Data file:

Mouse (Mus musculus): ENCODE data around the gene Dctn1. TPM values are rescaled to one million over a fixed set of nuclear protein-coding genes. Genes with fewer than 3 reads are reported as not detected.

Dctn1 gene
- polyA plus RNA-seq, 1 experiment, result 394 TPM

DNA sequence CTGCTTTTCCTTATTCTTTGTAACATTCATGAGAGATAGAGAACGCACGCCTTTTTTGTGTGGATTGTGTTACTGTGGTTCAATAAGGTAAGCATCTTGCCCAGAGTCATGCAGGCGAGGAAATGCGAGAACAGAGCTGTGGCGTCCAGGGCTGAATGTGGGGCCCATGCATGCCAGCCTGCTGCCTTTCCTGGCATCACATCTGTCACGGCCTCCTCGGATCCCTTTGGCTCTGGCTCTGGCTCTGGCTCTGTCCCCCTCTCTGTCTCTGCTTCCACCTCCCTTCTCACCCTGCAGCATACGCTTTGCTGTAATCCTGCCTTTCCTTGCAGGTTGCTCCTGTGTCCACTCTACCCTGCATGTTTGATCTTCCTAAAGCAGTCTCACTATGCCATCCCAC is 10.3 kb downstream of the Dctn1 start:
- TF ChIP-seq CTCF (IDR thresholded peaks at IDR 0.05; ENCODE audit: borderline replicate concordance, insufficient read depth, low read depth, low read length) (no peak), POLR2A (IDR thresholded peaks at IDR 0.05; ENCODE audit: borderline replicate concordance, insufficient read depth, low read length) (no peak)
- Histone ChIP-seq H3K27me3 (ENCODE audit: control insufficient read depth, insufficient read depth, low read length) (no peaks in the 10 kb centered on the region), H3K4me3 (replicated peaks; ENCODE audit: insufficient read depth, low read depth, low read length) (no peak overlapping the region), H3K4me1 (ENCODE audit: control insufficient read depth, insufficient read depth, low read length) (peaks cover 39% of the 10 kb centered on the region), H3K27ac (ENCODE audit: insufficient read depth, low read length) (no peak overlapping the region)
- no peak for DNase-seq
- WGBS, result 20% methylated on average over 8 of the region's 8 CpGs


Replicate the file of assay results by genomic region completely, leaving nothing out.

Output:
Mouse (Mus musculus): ENCODE data around the gene Dctn1. TPM values are rescaled to one million over a fixed set of nuclear protein-coding genes. Genes with fewer than 3 reads are reported as not detected.

Dctn1 gene
- polyA plus RNA-seq, 1 experiment, result 394 TPM

DNA sequence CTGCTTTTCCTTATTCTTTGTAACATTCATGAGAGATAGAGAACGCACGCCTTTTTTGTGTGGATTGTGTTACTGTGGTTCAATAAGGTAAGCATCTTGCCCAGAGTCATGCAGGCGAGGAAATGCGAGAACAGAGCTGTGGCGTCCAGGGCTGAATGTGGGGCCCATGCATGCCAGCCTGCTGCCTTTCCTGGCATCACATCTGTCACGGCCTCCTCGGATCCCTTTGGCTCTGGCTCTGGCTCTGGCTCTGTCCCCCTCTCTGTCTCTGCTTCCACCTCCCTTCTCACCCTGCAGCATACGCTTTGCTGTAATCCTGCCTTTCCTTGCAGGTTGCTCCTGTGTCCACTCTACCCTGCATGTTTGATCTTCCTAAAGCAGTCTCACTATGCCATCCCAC is 10.3 kb downstream of the Dctn1 start:
- TF ChIP-seq CTCF (IDR thresholded peaks at IDR 0.05; ENCODE audit: borderline replicate concordance, insufficient read depth, low read depth, low read length) (no peak), POLR2A (IDR thresholded peaks at IDR 0.05; ENCODE audit: borderline replicate concordance, insufficient read depth, low read length) (no peak)
- Histone ChIP-seq H3K27me3 (ENCODE audit: control insufficient read depth, insufficient read depth, low read length) (no peaks in the 10 kb centered on the region), H3K4me3 (replicated peaks; ENCODE audit: insufficient read depth, low read depth, low read length) (no peak overlapping the region), H3K4me1 (ENCODE audit: control insufficient read depth, insufficient read depth, low read length) (peaks cover 39% of the 10 kb centered on the region), H3K27ac (ENCODE audit: insufficient read depth, low read length) (no peak overlapping the region)
- no peak for DNase-seq
- WGBS, result 20% methylated on average over 8 of the region's 8 CpGs